Years ago, God put questions on my heart that changed my prayer life.
First, I asked myself, “What would happen if I prayed more and did other things less?” What if I prayed more and slept less, checked the news less or watched television less? Today, I might also ask: “What if I prayed more and followed social media less?”
Next, I considered: “Is there any area of my life that would suffer if I prayed more?” Would more prayer make me less loving a husband and dad, less effective a preacher or less wise a leader? Naturally, the answer to each of those questions was “no.” Greater prayer would only strengthen my life.
So that day, I prayed, “Lord, make me a man of prayer. Teach me to live in an atmosphere of prayer.” From that day until now, God has transformed the way I pray.
I have found three simple keys for greater prayer in the words of Jesus in Luke 11:9: “Ask and it will be given to you; seek and you will find; knock, and it will be opened to you.” Consider how each command speaks to your prayer life.
Asking means praying with expectancy. In Luke 11:11-13, Jesus compared prayer to a child asking a father for food. If a youngster asks his father for a piece of fish or for a pickled egg, dad might say, “No, you’ll spoil your dinner.” Or, “Wouldn’t you rather have a chocolate chip cookie?” Only a vicious father would hand his son a snake or a scorpion to eat instead. A parent may say, “yes,” “no” or “I’ve got something better for you.” But no caring parent would meet a child’s request with something deliberately harmful.
Similarly, you can pray expecting God to answer, trusting His answer to be good. Sometimes, God answers, “no.” Hearing “no” from God can sting. But I’d rather have God’s “no” than anybody else’s “yes,” because it’s ultimately a positive answer.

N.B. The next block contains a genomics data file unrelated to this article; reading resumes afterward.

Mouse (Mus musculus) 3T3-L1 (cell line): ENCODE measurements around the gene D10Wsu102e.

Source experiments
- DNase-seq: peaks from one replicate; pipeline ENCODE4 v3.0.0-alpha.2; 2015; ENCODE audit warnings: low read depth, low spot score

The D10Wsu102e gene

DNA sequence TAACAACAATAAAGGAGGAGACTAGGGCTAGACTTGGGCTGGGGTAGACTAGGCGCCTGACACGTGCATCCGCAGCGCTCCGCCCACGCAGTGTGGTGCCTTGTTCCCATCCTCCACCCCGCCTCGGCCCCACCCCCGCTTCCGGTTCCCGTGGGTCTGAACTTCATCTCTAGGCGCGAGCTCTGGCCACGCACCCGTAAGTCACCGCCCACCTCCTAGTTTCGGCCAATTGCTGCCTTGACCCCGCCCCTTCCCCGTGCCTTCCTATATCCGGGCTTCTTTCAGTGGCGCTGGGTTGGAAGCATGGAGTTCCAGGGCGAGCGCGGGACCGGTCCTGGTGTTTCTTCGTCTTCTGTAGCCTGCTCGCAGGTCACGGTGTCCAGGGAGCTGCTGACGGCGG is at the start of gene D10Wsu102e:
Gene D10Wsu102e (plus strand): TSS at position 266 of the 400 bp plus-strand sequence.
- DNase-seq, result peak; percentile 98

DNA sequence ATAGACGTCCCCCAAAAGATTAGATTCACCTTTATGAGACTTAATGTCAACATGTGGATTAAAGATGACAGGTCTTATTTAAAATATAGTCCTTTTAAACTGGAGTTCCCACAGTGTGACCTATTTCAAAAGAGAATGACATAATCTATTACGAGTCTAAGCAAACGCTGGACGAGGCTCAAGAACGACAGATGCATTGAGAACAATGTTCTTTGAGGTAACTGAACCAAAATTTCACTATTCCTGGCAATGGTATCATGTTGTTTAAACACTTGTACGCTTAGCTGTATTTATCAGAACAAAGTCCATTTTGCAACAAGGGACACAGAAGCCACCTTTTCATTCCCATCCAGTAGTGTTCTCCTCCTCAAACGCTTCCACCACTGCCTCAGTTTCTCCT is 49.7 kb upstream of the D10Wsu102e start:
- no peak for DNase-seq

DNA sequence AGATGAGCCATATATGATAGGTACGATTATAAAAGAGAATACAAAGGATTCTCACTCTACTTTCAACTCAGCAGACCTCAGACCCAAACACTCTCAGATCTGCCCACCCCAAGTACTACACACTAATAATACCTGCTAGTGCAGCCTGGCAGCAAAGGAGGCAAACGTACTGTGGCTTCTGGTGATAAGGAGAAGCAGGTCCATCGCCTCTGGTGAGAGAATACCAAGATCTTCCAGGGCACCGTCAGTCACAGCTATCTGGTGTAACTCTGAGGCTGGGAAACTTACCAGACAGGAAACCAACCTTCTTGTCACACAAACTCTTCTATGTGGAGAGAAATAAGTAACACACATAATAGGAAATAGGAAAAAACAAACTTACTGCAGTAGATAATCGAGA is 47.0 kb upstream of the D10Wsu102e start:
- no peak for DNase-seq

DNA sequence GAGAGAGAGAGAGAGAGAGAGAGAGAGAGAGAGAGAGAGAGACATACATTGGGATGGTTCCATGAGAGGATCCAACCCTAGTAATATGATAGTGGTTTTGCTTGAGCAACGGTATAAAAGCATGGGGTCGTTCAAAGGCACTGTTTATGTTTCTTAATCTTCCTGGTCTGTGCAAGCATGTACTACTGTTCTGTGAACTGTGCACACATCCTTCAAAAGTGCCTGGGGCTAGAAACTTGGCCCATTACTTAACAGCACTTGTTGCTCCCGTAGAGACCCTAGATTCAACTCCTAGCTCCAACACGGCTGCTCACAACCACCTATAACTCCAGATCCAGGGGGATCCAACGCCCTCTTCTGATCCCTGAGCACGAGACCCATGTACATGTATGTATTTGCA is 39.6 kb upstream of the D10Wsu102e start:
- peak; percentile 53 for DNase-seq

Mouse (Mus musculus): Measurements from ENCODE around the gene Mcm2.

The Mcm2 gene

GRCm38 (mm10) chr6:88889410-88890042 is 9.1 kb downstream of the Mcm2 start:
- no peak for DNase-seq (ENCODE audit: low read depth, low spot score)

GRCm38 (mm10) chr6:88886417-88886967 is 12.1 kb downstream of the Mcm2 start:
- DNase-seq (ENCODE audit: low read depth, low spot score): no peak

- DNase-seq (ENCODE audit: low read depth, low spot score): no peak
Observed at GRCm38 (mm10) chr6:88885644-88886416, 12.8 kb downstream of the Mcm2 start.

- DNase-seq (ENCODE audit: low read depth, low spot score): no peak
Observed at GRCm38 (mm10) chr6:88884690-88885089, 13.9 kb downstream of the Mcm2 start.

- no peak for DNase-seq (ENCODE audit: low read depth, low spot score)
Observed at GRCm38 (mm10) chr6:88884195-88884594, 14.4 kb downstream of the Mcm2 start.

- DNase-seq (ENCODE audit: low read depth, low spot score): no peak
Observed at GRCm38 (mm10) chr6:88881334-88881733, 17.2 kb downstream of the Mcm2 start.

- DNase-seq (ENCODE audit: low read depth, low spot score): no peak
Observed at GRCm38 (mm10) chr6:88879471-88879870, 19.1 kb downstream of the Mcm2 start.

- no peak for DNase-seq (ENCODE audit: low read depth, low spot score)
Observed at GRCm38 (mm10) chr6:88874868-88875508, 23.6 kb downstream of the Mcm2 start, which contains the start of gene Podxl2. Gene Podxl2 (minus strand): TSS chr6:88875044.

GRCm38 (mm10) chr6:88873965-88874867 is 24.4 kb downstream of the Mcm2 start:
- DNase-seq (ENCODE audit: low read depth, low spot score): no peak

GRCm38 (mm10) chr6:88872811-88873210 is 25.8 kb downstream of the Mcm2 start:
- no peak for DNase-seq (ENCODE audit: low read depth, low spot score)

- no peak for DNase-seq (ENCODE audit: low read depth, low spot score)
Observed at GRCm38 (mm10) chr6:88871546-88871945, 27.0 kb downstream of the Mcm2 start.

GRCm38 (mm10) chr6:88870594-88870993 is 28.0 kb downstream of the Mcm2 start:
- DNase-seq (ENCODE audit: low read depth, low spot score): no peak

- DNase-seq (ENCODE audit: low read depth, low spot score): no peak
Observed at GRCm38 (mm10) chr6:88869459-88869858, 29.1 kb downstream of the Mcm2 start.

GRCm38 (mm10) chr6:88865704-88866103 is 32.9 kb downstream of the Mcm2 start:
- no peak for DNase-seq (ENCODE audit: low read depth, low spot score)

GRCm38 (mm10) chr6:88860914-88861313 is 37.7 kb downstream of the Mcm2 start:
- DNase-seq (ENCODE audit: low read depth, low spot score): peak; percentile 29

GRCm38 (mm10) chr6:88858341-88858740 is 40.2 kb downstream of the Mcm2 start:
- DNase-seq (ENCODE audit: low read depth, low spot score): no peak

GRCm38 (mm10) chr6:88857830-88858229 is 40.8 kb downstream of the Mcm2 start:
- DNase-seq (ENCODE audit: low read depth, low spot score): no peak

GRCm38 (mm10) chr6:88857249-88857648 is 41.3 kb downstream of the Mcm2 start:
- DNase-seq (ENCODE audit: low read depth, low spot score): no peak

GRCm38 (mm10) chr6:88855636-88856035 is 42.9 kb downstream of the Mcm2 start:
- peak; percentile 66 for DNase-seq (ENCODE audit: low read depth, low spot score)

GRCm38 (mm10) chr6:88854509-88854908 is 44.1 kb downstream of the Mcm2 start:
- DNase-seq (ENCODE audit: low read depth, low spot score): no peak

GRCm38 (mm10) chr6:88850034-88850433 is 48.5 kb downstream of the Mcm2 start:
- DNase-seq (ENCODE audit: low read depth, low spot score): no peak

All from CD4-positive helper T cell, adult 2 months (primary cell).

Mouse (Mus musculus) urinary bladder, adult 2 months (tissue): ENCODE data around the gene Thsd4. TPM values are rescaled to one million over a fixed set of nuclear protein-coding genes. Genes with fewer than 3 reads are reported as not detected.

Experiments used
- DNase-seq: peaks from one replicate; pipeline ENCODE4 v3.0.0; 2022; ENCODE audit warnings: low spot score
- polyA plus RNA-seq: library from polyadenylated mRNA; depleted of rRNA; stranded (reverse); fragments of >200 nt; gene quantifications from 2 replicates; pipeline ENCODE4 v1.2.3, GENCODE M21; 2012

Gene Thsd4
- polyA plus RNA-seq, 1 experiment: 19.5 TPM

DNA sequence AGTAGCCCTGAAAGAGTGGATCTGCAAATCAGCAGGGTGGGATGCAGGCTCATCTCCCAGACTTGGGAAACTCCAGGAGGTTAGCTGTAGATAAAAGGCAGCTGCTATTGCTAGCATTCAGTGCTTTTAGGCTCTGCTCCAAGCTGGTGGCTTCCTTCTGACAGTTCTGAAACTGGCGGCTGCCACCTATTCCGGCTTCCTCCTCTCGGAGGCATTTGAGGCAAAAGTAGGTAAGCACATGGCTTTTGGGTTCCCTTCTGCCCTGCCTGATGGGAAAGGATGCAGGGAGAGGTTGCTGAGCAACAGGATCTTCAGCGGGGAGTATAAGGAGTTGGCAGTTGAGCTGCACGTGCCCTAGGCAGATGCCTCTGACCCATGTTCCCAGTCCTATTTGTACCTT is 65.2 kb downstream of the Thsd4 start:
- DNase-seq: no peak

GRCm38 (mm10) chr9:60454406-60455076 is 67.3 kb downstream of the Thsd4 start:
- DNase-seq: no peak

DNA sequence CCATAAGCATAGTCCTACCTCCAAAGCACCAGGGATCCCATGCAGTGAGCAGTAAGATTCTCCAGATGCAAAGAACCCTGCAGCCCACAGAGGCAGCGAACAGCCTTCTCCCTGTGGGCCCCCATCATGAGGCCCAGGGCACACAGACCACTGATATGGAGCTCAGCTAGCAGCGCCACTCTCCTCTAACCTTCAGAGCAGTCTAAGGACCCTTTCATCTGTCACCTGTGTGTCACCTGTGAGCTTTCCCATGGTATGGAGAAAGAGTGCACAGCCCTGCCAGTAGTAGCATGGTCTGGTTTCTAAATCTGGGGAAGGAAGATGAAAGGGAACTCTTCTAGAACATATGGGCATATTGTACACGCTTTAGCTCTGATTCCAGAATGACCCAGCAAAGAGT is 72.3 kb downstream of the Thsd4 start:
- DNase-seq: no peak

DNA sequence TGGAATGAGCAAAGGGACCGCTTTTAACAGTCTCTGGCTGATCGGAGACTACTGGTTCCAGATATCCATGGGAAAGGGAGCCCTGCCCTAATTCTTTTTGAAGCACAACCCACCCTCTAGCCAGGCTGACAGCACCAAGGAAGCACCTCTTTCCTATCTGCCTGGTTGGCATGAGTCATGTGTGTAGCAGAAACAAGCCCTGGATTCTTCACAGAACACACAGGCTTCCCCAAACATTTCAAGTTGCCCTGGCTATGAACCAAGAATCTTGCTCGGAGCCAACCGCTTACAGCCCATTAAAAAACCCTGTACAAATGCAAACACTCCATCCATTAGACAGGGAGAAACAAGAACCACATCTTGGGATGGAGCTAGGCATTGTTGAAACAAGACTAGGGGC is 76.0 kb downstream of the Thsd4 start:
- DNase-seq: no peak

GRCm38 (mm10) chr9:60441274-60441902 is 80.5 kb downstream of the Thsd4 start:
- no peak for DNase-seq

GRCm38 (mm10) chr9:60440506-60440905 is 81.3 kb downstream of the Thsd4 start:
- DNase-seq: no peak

Seeking means praying with effort. Seeking involves searching and surrendering. Jesus used the same word command in Matt. 6:33: “Seek first the kingdom of God.” When you pray, seeking means asking, “God, what can I do to be part of your answer to my prayer?”
When he was 7 or 8, our son asked for a toy action figure. I promised Joshua we’d buy the toy the next time he saw it. From that moment, he hunted for that toy in nearly every store we visited.
But as Joshua was seeking, I noticed certain store aisles he wouldn’t go down. He called them the “pink aisles.” Barbies, baby dolls and other items for little girls were on display. He steered clear. Teasingly, I asked him, “What if your toy has accidentally been placed on one of the pink aisles? Don’t you want to check?” He wouldn’t budge.
We sometimes do the same thing spiritually. We pray God shows us an aisle of surrender to go down, and we won’t budge. We ask, “God, heal my marriage,” but we won’t forgive our spouse. We ask, “God, help my finances,” but we won’t give obediently. Or, we ask, “God, save the lost,” yet we won’t share the Gospel. Until we come to the point of surrender, we are not really seeking.
Knocking means praying with endurance. Jesus’ commands move from simple asking, to more intense seeking, to even bolder knocking. The action of knocking communicates the persistence with which God desires us to pray. We may be tempted by our flesh or by Satan to give up and stop praying, but Jesus commands us to continue, even when God’s answer seems delayed.
Enduring prayer can be compared to a grandfather who whispered to his granddaughter, “I’ve got a quarter hidden in one of my hands. Find it, and you can have it.” His hands were in front of him, clenched tightly. With great effort, the little girl began to pry open his hands, finger by finger, until finally, she discovered the quarter.
If he was going to give her the coin, why did he make her go through all that trouble? Well, maybe he enjoyed the fun of playing a game with her. Or perhaps he thought her effort would make her appreciate his gift more. Neither of those answers gets at his deepest reason, though. He hid the coin and revealed it slowly because he wanted his granddaughter to stay close, holding his hands.
For God’s power to flow through our ministries, families, and lives, pastors and our churches must learn to live with our hands in God’s hand. When Jesus commands us to keep asking, seeking, and knocking, he’s working to keep us close to the Father. He’s making us people of prayer.